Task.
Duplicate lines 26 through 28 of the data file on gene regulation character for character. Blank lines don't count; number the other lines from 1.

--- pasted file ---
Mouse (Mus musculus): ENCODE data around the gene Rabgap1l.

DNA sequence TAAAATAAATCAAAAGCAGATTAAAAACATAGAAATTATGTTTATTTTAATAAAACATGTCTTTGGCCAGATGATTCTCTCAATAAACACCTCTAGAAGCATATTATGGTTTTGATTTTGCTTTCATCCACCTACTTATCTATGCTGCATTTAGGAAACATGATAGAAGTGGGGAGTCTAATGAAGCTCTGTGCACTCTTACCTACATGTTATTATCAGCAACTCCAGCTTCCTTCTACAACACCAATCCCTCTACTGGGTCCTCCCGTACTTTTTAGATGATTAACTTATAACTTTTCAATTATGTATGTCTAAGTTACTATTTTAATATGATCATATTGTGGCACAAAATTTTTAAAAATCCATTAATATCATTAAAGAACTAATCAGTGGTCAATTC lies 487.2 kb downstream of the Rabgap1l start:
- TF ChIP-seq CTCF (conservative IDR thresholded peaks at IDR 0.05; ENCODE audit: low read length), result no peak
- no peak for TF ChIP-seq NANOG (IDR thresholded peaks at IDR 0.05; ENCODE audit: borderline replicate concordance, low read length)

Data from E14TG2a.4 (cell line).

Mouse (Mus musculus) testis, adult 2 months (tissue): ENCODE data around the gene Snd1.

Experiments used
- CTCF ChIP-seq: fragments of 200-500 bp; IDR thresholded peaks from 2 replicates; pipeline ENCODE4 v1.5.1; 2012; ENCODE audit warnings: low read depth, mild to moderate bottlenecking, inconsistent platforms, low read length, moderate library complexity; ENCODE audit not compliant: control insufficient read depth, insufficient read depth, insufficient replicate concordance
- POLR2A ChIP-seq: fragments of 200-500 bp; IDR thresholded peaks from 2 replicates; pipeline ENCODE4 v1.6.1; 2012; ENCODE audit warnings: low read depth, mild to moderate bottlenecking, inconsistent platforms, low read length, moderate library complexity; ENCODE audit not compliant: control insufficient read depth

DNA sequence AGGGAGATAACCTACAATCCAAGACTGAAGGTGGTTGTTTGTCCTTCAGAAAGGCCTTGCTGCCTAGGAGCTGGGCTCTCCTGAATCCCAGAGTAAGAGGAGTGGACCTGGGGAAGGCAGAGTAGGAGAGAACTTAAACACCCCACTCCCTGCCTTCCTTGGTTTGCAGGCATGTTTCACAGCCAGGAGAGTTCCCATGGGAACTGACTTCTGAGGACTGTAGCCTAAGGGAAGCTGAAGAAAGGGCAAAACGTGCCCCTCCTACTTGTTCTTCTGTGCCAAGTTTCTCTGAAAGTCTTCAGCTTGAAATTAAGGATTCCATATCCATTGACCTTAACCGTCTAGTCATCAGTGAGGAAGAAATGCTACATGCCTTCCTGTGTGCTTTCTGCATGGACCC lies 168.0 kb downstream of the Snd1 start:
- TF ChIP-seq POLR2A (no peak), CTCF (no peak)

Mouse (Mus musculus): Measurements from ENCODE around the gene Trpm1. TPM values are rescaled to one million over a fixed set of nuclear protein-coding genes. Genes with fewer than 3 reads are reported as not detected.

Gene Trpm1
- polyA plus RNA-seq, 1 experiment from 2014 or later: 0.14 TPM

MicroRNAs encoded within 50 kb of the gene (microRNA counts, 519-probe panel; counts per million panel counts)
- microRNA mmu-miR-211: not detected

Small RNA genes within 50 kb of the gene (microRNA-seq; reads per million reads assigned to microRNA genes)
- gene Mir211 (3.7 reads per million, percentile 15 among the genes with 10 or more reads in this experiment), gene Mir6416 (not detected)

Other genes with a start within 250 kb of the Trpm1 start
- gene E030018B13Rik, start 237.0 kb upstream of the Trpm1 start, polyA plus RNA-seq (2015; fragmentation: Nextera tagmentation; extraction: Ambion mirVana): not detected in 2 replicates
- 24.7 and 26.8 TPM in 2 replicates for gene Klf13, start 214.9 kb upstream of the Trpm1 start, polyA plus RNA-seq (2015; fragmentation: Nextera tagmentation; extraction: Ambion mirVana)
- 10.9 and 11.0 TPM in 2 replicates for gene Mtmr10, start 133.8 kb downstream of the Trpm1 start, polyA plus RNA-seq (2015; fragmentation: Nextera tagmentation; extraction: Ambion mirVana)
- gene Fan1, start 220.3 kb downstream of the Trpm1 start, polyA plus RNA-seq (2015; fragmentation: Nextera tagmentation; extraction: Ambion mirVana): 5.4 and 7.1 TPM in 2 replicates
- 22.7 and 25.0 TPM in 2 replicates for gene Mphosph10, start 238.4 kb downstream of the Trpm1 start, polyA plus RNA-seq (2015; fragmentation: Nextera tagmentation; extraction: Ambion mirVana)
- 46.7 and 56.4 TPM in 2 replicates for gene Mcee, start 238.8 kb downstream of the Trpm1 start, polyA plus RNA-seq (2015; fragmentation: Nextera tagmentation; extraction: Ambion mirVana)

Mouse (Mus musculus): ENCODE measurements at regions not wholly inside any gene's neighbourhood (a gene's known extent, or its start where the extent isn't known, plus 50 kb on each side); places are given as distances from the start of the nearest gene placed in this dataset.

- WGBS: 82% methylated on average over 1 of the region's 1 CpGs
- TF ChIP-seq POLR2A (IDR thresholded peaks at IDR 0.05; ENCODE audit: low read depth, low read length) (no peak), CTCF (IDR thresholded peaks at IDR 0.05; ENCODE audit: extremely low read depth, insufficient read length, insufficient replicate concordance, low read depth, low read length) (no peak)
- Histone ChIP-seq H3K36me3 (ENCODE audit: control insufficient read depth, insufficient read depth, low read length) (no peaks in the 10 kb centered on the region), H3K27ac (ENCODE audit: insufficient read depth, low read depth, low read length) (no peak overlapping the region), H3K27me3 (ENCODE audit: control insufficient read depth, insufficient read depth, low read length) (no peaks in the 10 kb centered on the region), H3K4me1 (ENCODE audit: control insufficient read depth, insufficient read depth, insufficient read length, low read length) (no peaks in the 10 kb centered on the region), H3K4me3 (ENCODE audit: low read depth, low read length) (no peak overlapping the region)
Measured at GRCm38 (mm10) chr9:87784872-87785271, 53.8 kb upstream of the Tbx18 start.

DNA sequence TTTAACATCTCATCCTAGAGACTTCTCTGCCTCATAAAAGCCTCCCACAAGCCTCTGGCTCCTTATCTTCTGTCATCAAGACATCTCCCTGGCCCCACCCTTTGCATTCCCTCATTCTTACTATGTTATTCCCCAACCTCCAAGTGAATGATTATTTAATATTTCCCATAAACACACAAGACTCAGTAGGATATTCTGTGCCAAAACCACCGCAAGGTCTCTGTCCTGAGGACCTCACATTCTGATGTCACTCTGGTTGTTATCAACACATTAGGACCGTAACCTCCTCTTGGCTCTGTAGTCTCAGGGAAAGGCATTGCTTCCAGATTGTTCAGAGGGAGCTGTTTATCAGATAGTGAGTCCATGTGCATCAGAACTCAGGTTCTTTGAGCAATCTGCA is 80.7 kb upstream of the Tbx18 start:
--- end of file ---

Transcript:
Mouse (Mus musculus): ENCODE measurements at regions not wholly inside any gene's neighbourhood (a gene's known extent, or its start where the extent isn't known, plus 50 kb on each side); places are given as distances from the start of the nearest gene placed in this dataset.

- WGBS: 82% methylated on average over 1 of the region's 1 CpGs
- TF ChIP-seq POLR2A (IDR thresholded peaks at IDR 0.05; ENCODE audit: low read depth, low read length) (no peak), CTCF (IDR thresholded peaks at IDR 0.05; ENCODE audit: extremely low read depth, insufficient read length, insufficient replicate concordance, low read depth, low read length) (no peak)